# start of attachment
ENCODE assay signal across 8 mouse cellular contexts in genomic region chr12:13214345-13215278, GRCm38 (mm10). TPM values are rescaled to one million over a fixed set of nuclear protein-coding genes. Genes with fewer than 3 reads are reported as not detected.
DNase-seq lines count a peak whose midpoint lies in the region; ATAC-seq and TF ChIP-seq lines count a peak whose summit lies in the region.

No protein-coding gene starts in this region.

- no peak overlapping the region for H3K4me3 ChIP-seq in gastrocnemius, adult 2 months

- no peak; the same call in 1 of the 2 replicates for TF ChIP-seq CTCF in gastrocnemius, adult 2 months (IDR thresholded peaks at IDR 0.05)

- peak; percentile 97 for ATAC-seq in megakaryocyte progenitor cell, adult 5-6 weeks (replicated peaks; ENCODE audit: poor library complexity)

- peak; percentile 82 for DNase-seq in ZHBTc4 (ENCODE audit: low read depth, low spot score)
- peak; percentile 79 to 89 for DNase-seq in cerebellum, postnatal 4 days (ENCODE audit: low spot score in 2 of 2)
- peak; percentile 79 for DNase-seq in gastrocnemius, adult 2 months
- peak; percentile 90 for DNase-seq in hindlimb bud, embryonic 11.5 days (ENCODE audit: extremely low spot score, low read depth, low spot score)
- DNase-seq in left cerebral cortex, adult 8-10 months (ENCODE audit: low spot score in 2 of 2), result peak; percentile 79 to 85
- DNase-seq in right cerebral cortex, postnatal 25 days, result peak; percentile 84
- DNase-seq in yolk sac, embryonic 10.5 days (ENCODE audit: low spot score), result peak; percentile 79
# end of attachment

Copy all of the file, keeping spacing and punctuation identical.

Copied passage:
ENCODE assay signal across 8 mouse cellular contexts in genomic region chr12:13214345-13215278, GRCm38 (mm10). TPM values are rescaled to one million over a fixed set of nuclear protein-coding genes. Genes with fewer than 3 reads are reported as not detected.
DNase-seq lines count a peak whose midpoint lies in the region; ATAC-seq and TF ChIP-seq lines count a peak whose summit lies in the region.

No protein-coding gene starts in this region.

- no peak overlapping the region for H3K4me3 ChIP-seq in gastrocnemius, adult 2 months

- no peak; the same call in 1 of the 2 replicates for TF ChIP-seq CTCF in gastrocnemius, adult 2 months (IDR thresholded peaks at IDR 0.05)

- peak; percentile 97 for ATAC-seq in megakaryocyte progenitor cell, adult 5-6 weeks (replicated peaks; ENCODE audit: poor library complexity)

- peak; percentile 82 for DNase-seq in ZHBTc4 (ENCODE audit: low read depth, low spot score)
- peak; percentile 79 to 89 for DNase-seq in cerebellum, postnatal 4 days (ENCODE audit: low spot score in 2 of 2)
- peak; percentile 79 for DNase-seq in gastrocnemius, adult 2 months
- peak; percentile 90 for DNase-seq in hindlimb bud, embryonic 11.5 days (ENCODE audit: extremely low spot score, low read depth, low spot score)
- DNase-seq in left cerebral cortex, adult 8-10 months (ENCODE audit: low spot score in 2 of 2), result peak; percentile 79 to 85
- DNase-seq in right cerebral cortex, postnatal 25 days, result peak; percentile 84
- DNase-seq in yolk sac, embryonic 10.5 days (ENCODE audit: low spot score), result peak; percentile 79